Friday, 24 February 2012

24th February 1812: Town Clerk of Nottingham to Home Office

Private & confidential
pray excuse haste.

24th February 1812

Dear Sir,

I was prevented by a great pressure of business from writing to you yesterday. I have received your letter, and I hope that neither you or Mr. Ryder will think me impertinent when I write, because I think you wish to know how the public mind is impressed here. We have had a very long investigation of the outrage in Broad Lane Paddock; and I fear it will not end in the detection of any of the Leaders or Actors in that Outrage, which was conducted with extraordinary skill and management but in the interval between the dismissal of the Patrole, and before the People are stirring, by getting in at the front window in the House, and breaking the Frames in the Garrett — they were however so much alarmed that they did not complete their work, the men making a good deal of noise, and left the house in less than ten minutes from their entering it. The guard has been ordered to be kept on duty later, and is intended to be increased. I was called up to the Magistrates of the County yesterday, to inform them whether I knew or had stated that the Bill making it death to break Frames has originated with them in London. I told them I had not learned that it did, and on coming home entertaining great doubts about the Bill myself, l had enquired of Mr. Sculthorpe if it had the sanction of the County Magistrates, and learned from him that it had not, which I wished to know, in order that I might speak of the thing as it was. I took this occasion to say that I was surprized to find the Bill altered with respect to the Town in the manner I stated to you and Mr. Ryder, and informed them that I had in consequence thought it my duty to wait upon Mr. Ryder, and retract the Consent understood to be given to the Bill of the Town Magistrates, and to urge upon him some alterations in the Bill, which he had assured me he should feel no objection to leaving as I wished, if objections did not come from the Magistrates. They assured me that these alterations had not been of their suggestion, and that they would and should not oppose the alterations I wished. Will you be so good as to inform Mr. Ryder of this.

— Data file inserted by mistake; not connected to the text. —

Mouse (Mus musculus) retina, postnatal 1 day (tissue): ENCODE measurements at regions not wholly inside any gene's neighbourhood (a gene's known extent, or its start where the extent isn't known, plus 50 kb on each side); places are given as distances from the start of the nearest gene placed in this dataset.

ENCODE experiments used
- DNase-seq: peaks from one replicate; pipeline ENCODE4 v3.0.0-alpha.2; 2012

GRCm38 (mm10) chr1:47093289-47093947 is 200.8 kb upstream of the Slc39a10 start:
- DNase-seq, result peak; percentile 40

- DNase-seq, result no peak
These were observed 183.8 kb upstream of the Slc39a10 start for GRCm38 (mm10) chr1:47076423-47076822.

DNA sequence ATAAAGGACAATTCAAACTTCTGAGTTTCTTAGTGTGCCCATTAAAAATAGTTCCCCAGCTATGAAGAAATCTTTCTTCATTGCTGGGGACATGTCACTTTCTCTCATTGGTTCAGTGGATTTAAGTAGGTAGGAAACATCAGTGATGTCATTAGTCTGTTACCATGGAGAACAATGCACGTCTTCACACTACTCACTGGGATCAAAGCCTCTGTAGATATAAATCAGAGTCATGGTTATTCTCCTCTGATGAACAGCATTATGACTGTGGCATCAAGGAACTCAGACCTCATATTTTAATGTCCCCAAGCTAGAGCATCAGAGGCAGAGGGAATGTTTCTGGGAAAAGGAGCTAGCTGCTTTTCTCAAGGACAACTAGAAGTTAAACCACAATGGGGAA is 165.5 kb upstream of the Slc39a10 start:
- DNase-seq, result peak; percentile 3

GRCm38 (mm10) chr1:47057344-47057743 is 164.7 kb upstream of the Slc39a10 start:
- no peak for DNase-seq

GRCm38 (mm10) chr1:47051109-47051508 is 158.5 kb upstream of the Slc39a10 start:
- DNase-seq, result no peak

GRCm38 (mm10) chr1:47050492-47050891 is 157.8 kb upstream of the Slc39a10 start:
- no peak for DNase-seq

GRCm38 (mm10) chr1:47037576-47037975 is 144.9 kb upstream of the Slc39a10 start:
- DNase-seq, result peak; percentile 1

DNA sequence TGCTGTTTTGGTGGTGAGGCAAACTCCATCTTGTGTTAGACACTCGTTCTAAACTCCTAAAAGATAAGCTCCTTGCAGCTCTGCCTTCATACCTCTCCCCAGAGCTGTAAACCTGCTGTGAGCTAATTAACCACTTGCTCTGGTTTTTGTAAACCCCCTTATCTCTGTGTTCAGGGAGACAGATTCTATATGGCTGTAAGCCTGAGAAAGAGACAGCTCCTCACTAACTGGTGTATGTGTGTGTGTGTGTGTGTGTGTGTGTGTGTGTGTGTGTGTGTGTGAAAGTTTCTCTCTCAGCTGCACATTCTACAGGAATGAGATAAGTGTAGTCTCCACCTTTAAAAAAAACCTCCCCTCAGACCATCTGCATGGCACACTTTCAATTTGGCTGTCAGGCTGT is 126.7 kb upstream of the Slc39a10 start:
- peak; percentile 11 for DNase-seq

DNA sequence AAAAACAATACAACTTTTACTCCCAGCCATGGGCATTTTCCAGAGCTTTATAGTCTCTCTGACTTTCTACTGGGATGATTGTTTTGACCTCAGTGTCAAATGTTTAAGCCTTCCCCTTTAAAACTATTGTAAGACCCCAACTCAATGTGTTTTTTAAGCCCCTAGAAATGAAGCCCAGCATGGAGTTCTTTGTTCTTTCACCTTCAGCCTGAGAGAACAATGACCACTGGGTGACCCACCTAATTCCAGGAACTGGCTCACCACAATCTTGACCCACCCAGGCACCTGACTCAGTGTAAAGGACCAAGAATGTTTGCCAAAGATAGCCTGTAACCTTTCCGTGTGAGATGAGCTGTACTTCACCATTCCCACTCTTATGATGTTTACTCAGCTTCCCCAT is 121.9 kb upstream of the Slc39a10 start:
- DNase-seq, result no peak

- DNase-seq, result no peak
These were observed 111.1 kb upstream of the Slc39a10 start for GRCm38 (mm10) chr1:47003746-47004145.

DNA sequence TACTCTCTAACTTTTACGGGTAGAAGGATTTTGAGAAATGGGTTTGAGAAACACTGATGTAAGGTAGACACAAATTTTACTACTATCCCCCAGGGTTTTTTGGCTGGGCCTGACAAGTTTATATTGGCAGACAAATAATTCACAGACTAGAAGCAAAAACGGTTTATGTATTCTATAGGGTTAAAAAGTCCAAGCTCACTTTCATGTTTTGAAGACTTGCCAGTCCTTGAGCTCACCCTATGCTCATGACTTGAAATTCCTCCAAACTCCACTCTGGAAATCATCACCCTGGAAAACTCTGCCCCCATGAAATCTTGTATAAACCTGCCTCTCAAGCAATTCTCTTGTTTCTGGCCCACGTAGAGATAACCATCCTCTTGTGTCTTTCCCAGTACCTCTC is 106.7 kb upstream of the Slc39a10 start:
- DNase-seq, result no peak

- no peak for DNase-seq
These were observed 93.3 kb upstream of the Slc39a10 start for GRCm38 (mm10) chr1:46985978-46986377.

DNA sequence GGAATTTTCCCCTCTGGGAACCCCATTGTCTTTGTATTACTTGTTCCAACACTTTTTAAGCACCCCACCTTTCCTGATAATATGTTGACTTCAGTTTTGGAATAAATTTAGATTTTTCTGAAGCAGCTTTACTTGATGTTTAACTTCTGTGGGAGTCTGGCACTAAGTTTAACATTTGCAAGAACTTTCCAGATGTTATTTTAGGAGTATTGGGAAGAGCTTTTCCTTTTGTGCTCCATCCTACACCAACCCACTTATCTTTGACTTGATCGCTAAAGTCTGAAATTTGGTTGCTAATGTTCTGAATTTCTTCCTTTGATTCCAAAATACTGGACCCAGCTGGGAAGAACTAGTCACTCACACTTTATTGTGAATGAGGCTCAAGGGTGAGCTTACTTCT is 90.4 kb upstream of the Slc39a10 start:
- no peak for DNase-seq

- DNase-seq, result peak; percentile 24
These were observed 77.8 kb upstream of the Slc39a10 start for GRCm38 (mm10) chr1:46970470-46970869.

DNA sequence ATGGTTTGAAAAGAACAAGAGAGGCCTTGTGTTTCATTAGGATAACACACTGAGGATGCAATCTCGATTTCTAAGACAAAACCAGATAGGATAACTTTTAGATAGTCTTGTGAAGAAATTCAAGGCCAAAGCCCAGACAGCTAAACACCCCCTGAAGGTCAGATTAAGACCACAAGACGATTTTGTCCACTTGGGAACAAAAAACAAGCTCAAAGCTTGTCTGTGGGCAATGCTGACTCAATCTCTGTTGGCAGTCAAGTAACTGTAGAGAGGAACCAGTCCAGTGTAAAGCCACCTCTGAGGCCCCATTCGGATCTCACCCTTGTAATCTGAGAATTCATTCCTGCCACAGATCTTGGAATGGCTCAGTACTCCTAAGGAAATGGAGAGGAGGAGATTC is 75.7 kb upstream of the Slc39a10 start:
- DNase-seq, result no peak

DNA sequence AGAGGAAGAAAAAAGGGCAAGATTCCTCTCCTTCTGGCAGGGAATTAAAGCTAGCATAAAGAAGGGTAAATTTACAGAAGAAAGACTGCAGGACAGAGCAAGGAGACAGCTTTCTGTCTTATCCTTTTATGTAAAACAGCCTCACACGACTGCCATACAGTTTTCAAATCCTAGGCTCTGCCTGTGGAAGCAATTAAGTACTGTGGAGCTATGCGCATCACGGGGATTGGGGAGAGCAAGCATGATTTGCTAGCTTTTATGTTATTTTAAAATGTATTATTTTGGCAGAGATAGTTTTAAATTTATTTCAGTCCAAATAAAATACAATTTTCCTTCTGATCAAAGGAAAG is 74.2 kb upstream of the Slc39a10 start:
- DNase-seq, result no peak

It is as I feared, I have had a long conference with those who have given me most important information, and kept a watch upon the motions of the Framebreakers, and they will do so not a moment longer than the law is as it now remains. They cannot they say consent to act where the death of a fellow creature must be the consequence of their giving such information as may lead to his Conviction. It is worthy to their feelings, and in their judgement increases in a tenfold degree the danger of their Employment, they have been already once or twice in danger of being shot, then if they are detected in suspicious circumstances they will be sure of meeting death from the Frame-breakers who are armed.

In haste,

Yours [etc.]

Geo. Coldham

This letter can be found at HO 42/120.

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